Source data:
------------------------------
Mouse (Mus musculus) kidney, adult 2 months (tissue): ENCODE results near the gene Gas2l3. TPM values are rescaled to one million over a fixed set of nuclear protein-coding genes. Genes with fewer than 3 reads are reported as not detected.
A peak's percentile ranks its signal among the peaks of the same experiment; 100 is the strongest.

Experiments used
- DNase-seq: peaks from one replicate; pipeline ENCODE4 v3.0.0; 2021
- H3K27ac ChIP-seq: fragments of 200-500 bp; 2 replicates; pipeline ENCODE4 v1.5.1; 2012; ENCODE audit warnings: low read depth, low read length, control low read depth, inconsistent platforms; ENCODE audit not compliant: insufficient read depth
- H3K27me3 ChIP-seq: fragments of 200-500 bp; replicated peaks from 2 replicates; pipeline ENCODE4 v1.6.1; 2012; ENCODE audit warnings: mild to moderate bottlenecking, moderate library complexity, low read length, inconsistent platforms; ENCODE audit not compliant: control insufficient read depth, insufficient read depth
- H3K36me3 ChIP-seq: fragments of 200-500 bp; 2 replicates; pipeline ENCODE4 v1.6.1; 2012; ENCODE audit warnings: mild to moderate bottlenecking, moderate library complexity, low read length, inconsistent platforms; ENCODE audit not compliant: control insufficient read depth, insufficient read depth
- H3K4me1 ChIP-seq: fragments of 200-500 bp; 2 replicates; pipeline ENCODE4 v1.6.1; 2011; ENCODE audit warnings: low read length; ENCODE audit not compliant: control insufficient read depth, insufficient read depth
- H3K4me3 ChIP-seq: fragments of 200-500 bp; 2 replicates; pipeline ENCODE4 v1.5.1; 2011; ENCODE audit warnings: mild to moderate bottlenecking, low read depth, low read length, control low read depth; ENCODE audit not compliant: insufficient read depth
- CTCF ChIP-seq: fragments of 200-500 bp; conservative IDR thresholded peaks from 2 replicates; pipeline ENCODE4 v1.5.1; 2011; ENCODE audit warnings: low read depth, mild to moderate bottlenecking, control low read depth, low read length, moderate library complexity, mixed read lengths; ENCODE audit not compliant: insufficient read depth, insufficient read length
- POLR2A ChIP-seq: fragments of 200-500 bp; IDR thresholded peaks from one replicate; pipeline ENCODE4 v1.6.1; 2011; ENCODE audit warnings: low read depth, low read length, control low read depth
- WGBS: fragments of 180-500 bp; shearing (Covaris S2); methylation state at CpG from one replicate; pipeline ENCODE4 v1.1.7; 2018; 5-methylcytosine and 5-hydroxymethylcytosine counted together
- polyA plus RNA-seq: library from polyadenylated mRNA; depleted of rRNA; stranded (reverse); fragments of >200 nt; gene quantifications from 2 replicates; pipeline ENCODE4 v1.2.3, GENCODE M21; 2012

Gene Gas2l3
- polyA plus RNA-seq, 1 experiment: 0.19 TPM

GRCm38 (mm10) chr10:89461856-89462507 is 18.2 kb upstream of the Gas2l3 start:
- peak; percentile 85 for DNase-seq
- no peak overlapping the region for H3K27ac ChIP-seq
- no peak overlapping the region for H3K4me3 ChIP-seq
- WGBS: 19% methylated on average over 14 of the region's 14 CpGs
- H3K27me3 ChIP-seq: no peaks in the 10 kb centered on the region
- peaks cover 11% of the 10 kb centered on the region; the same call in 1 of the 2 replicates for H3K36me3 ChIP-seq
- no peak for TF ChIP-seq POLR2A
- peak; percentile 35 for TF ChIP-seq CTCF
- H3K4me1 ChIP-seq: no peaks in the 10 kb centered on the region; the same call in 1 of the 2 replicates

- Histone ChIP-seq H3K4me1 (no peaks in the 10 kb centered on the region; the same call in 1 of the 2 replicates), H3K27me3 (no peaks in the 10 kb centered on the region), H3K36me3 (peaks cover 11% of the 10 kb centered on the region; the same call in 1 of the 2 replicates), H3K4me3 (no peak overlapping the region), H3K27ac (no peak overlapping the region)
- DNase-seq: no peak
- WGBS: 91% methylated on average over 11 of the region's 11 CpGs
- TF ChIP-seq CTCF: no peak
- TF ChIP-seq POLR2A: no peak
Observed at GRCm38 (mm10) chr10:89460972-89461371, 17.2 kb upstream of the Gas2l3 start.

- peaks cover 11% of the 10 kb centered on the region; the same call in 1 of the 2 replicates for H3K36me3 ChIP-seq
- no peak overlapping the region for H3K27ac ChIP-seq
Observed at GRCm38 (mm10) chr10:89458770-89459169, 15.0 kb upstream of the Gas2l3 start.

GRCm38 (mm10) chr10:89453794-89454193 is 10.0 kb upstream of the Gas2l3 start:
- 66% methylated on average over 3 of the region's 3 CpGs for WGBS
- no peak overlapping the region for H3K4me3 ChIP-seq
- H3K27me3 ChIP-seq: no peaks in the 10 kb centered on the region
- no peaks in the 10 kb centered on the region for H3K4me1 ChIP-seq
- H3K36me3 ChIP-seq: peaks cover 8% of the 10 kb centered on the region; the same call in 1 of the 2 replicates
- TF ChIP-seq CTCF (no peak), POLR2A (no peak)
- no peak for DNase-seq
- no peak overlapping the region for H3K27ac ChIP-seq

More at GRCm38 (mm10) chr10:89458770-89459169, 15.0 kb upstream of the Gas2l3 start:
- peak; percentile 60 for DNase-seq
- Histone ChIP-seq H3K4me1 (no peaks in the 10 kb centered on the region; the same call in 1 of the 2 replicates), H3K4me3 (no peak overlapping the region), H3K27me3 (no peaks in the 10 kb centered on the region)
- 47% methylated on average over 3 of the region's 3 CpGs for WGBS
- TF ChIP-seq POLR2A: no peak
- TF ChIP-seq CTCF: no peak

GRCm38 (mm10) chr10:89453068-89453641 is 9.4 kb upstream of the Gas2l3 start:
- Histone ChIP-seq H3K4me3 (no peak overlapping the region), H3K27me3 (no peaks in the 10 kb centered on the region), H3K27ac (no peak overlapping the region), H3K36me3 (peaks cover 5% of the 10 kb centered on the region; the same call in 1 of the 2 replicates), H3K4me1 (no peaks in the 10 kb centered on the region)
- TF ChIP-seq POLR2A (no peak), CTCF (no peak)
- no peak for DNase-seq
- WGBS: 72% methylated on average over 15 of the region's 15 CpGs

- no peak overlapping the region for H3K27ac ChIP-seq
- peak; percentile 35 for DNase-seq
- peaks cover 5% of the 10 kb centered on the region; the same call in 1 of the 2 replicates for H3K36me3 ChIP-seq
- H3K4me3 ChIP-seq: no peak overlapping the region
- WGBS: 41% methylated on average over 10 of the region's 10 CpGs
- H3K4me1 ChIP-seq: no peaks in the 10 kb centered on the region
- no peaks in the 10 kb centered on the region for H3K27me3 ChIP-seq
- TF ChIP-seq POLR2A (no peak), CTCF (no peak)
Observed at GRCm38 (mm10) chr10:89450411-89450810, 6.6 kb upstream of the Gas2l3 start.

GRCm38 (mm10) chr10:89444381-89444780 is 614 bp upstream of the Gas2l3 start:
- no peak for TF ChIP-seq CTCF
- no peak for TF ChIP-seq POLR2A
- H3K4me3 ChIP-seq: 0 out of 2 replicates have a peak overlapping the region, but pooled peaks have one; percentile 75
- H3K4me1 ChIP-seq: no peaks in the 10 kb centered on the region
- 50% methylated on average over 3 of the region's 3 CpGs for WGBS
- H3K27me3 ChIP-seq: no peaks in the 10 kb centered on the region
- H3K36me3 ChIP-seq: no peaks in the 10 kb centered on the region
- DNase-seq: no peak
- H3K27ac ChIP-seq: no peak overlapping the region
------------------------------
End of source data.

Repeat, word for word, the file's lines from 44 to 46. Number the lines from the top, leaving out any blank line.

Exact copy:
More at GRCm38 (mm10) chr10:89458770-89459169, 15.0 kb upstream of the Gas2l3 start:
- peak; percentile 60 for DNase-seq
- Histone ChIP-seq H3K4me1 (no peaks in the 10 kb centered on the region; the same call in 1 of the 2 replicates), H3K4me3 (no peak overlapping the region), H3K27me3 (no peaks in the 10 kb centered on the region)